Nxivm leader Keith Raniere found guilty of all charges

Nxivm leader Keith Raniere found guilty of all charges

Agency News

New York, June 20: Keith Raniere, the founder of the Nxivm self-help company, accused of leading a sex cult that enslaved women was found guilty of all charges against him.

Raniere, 58, was convicted on Wednesday by a jury after a six-week trial in Brooklyn. Raniere was found guilty on all seven counts, including racketeering, racketeering conspiracy, wire fraud conspiracy, forced labour conspiracy, sex trafficking, sex trafficking conspiracy and attempted sex trafficking, reported CNN.

He was emotionless as the verdict was read and is due to be sentenced on September 25. When the verdict was read outside court, former members of Nxivm gave the prosecution team a round of applause. Raniere was arrested by the FBI in Mexico last year. His defence team said the alleged sexual relationships were consensual and they plan to appeal the case.

During six weeks of testimony in Brooklyn federal court, group members told the jury that they were pressured to have sex with Raniere, and were ceremonially branded near their bikini lines - only to realize later that their skin had been marked with Raniere's initials.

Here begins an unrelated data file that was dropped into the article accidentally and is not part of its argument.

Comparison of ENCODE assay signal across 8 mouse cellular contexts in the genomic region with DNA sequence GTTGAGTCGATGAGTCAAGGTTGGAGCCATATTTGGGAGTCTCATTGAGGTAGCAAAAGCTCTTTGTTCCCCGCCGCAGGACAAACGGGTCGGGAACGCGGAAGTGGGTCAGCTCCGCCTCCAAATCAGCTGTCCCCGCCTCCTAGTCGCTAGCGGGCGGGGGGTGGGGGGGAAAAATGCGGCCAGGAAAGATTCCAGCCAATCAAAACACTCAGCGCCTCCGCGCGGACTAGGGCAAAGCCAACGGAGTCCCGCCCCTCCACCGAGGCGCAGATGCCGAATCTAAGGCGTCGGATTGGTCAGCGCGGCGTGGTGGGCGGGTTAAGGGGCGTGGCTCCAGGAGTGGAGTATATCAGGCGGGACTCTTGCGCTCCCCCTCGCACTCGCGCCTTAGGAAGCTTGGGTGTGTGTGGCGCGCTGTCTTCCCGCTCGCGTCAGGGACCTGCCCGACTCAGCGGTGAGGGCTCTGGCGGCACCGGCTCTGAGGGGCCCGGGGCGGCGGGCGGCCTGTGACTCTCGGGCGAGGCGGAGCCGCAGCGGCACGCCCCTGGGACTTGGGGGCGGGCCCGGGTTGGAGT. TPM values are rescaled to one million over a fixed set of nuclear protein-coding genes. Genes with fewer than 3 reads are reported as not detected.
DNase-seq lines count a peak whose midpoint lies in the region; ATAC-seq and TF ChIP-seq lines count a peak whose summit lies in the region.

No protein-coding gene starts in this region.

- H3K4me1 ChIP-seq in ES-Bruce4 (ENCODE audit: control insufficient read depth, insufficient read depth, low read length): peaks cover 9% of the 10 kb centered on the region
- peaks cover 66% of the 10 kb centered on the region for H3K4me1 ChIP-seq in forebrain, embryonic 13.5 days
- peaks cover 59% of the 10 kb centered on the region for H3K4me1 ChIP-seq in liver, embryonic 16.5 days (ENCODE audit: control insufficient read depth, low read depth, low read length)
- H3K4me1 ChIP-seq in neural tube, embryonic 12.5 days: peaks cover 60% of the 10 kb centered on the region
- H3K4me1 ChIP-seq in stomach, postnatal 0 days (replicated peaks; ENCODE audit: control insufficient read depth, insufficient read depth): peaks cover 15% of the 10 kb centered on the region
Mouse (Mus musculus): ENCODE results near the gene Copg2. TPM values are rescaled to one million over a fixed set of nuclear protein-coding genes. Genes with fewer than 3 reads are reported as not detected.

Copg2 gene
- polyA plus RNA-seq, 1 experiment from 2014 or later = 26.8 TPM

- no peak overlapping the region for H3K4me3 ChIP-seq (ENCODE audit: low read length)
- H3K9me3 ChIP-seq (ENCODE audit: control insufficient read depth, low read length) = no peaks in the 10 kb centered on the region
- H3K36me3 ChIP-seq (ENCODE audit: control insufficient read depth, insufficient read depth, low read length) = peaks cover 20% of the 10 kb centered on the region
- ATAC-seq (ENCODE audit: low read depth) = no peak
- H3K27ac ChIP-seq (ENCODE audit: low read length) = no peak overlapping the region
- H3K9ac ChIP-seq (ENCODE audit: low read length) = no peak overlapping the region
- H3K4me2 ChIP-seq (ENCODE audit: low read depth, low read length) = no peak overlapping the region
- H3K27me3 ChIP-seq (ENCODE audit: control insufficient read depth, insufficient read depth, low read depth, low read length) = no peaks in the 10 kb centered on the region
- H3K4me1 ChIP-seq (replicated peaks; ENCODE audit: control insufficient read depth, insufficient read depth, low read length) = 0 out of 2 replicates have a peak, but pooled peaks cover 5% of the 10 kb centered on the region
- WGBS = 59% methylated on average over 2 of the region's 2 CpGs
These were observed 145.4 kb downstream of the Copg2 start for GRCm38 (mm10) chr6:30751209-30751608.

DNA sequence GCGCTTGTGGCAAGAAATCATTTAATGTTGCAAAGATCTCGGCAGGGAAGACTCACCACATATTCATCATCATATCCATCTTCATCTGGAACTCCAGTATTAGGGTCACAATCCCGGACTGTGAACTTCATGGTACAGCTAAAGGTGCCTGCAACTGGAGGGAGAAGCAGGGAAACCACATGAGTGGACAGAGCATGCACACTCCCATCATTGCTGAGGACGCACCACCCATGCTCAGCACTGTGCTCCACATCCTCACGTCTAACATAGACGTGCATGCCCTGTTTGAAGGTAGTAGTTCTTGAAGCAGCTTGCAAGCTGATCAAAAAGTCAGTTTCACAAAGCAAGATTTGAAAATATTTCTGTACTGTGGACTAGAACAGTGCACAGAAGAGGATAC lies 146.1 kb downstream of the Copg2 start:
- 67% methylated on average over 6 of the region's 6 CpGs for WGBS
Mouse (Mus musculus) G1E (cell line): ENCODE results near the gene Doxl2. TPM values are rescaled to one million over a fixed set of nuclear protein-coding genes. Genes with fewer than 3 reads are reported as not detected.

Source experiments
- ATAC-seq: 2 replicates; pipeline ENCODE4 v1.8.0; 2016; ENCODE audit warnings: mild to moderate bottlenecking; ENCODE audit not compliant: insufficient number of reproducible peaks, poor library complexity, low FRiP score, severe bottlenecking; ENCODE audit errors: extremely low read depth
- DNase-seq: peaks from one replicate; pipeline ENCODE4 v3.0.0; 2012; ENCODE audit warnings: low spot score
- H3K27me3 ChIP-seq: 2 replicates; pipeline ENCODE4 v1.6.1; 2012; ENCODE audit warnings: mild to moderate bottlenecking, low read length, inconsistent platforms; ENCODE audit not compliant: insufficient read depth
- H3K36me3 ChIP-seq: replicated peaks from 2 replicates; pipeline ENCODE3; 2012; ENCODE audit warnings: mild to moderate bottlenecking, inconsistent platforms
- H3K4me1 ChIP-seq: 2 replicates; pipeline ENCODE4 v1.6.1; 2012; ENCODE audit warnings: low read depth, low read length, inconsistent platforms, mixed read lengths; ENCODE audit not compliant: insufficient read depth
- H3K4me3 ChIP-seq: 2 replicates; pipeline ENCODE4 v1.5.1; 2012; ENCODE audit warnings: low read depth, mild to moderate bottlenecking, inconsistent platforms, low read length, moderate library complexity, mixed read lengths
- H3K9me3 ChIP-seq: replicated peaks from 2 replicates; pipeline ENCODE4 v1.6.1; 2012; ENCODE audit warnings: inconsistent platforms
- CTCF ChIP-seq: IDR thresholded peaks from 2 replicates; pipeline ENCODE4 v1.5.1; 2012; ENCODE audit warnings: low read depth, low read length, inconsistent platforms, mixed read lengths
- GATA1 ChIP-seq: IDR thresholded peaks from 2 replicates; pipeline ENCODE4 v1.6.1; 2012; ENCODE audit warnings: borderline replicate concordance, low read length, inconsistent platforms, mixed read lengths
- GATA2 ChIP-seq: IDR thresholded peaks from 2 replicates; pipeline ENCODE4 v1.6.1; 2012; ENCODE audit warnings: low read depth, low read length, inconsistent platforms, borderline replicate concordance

The guilty verdict will mark a remarkable fall for Raniere, who created Nxivm in 2003. The self-help group provided classes to nearly 17,000 people, including prominent figures like "Smallville" actress Allison Mack and Seagram's liquor heiress Clare Bronfman.

But within Nxivm, Raniere also ran a secret group known as "DOS" or "The Vow" that functioned like a cult with Raniere at its head. Mack and Bronfman, who were both part of the inner DOS group, pleaded guilty in April to various charges to avoid trial. Witnesses in court testified that they were blackmailed into silence after being asked to turn damaging personal information over to their "masters."

"The defendant tapped into a never-ending flow of women and money .He was a crime boss with no limits and no checks on his power', prosecutor Moira Penza told jurors in closing arguments on Monday.

Meanwhile, Defense attorney Marc Agnifilo argued that no crimes were committed. "You may find him repulsive, disgusting and offensive. We don't convict people in this country for being repulsive or offensive. Unpopular ideas aren't criminal. Disgusting ideas aren't criminal', Agnifilo said.